For a brief interval he seemed to prosper in his iniquity, but erelong the tables were again turned upon him, and he experienced the literal fulfillment of that other declaration of holy writ which says, "The wicked shall not go unpunished."

Elated by his recent success, he again started for the Arkansas, with the intent of renewing his depredations, accompanied by two other adventurers whom he had persuaded to become the partners of his criminal enterprise; but, before proceeding far, he fell in with the same company of Mexican traders from whom he had stolen the horses. They immediately recognized him and the animal he rode, and took possession of the latter. As for Old Bob, notwithstanding his protestations of innocence and stout resistance, they stripped him of gun, pistol, and ammunition —gave him a severe flogging, and again turned him adrift upon the prairie, destitute of everything except the baseness of his own heart!

"Well, Bob," said one of his comrades; "this business appears not so profitable, after all; though you, doubtless, have become quite warmed in its pursuit. For my own part I shall quit it before I begin, and return to the States."

"And I, too;" chimed in the other.

"The fact is," replied Bob, "this country is getting rather too hot for me, and I'll bear you company! What d'ye say to that?" "Just as you like," responded his two companions; "that is, provided you wont attempt the grab game on us."

"Come, boys; now that's too bad! Oh, you may rest assured I will never repay a kindness with ingratitude, neither will I abuse the confidence of friends.”

Thus arranged, the three started on their way. Coming upon a camp of hunters, a few miles below Bent's Fort, they concluded to remain a short time in order to procure a supply of meat for their journey. Here our slippery customer borrowed a horse and rifle of his comrade, pretendedly for a buffalo hunt, and under a most solemn pledge of returning them; however, on finding himself again armed and mounted, he was not slow to improve the opportunity of bidding an abrupt farewell to the unsuspecting dupe, and resumed his course toward the States.

How he eventually succeeded through this last shift, I am unable to say; yet, the brief story of his adventures thus far is sufficient to prove, that iniquity sometimes, even in this life, receives a severe reward.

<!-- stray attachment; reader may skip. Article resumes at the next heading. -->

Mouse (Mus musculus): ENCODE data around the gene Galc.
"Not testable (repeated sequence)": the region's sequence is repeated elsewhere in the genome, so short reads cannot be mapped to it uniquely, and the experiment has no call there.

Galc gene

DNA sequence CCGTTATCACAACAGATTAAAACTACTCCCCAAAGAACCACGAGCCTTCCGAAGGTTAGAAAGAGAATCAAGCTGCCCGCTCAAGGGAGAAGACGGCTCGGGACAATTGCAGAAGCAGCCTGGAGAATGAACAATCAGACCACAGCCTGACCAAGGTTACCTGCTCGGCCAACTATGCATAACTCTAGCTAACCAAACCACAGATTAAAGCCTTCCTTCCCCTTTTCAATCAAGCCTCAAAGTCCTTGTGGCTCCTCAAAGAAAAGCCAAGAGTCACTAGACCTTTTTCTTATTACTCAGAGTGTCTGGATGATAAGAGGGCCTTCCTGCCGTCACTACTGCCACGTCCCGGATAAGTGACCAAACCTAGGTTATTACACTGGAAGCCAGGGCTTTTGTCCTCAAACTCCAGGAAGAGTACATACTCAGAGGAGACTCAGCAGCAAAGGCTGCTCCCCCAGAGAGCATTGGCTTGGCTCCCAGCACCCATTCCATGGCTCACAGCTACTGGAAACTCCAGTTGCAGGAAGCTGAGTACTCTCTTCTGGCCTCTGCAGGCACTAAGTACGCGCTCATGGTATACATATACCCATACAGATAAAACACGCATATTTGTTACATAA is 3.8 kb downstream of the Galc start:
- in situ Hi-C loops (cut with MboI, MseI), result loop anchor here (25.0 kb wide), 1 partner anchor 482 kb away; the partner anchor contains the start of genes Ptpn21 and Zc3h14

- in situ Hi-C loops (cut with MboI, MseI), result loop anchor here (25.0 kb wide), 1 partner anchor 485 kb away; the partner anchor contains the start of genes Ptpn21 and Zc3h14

Toward the last of August the Arapahos and Chyennes held a grand convocation, in the vicinity of Fort Lancaster, for the purpose of medicine-making; or, in other words, paying their united devotions to the Great Spirit. The gathering might with propriety have been termed a "Protracted Meeting," as it continued for three successive days and nights, exclusive of the time occupied in preliminary arrangements.

Besides the two tribes above named, a large number of Sioux, Cumanches, Blackfeet, and Riccarees, were present, swelling the concourse to nearly a thousand lodges.

The regular participants in the ceremonies of the occasion had previously prepared themselves by a fast of three days, attended with frequent washings and purifications. A large lodge had been erected in the form of an amphitheatre, as described upon a former page, with a pole in its centre pointing to the zenith, near the top of which was affixed the head of a buffalo. Here the throng assembled, with up-turned eyes, encircling it around in solemn dance, accompanied by a low musical chant, as they addressed the "Big Medicine". This strange worship was maintained day and night, without intermission, —the devotees meanwhile neither eating nor drinking. So exhausted were they, that at times, they fell from effects of weakness and fatigue.

Some of their performances savored much of Hindoo origin. Those wishing to be thought particularly good, attested their piety by cutting themselves in various places, —and, yet others, by drawing after them the heads of buffalo fastened upon hooks inserted in their own flesh, As the exercises were about to close, an offering of blankets, robes, beads, tobacco, &c., was made to the Good Spirit, after which the crowd dispersed.

Their object appeared to be a threefold one, viz: to do penance for sin, to thank the Author of Good for past favors, and to implore a continuance of His beneficence for the future.

The head around which they danced was evidently not the object of their veneration, but was placed there simply to remind them that, as the buffalo constituted their principal sustenance, the Good Being should be more especially adored on its account.

A number of articles having disappeared from the Fort rather mysteriously, suspicion was fastened upon an Indian for appropriating them in the usual way. He was accordingly charged with the theft, but strongly affirmed his innocence, and, to place the matter beyond doubt, took an oath in attestation of his words. The ceremony observed was as follows:

Taking his bow, he selected the stoutest of his arrows, and, holding it in his right hand, pointed successively to the sky, the ground, and his own heart; then, kissing the bow, he again protested his innocence. This being considered satisfactory, he was honorably acquitted of the charge.

An Indian is rarely known either to violate his oath or to swear falsely, as in such a case he would be looked upon as being irrecoverably exposed to the immediate wrath of heaven and the vengeance of man. The import of this ceremony may be expressed in these words: "Thou who dwellest in the air and earth, receive from me this arrow, and with this bow plunge it to my heart, if I do not speak the truth!" I leave the reader to judge in regard to the binding nature of its obligations.